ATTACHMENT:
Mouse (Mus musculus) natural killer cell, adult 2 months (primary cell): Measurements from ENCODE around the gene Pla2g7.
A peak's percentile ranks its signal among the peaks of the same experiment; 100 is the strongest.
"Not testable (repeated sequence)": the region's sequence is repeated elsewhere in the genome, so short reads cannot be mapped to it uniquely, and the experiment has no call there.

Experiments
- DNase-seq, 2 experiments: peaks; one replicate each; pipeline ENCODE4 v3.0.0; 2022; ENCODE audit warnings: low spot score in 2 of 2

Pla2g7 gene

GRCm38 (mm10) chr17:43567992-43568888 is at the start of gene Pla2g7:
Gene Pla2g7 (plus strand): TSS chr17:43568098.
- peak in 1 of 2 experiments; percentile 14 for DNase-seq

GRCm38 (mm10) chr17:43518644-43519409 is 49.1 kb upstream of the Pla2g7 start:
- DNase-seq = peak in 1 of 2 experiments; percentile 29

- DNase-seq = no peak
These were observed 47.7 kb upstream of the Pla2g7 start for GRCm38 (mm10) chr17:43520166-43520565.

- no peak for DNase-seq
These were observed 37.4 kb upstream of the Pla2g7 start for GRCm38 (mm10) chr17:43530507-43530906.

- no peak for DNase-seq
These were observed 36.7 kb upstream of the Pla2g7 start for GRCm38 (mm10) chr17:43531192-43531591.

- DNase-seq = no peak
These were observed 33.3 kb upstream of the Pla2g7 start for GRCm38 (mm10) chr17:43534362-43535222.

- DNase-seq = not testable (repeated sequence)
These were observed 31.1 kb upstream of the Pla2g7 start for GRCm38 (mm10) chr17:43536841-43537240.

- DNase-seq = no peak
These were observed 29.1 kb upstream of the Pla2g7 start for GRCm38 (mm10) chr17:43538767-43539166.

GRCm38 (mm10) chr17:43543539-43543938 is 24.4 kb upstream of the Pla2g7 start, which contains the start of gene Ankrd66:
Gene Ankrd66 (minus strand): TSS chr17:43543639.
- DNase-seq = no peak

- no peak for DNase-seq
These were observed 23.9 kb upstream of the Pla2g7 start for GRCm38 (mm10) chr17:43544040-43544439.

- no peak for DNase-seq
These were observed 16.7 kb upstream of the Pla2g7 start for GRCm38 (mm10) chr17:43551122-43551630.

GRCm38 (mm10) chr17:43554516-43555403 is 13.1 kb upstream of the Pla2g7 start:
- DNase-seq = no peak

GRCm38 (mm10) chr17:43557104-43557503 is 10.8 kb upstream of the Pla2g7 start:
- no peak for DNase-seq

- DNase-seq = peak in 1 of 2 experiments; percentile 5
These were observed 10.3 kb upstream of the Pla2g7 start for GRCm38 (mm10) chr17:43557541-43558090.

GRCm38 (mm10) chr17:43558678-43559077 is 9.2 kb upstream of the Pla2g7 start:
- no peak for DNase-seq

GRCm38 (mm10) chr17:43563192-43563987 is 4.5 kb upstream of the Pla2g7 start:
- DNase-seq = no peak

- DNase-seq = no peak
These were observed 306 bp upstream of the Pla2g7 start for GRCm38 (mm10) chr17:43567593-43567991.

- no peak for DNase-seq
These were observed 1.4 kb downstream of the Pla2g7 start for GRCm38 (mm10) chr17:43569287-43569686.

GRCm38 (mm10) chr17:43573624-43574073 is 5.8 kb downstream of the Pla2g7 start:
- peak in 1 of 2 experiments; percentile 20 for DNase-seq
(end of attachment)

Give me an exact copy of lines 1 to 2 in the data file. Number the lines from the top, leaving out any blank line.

Mouse (Mus musculus) natural killer cell, adult 2 months (primary cell): Measurements from ENCODE around the gene Pla2g7.
A peak's percentile ranks its signal among the peaks of the same experiment; 100 is the strongest.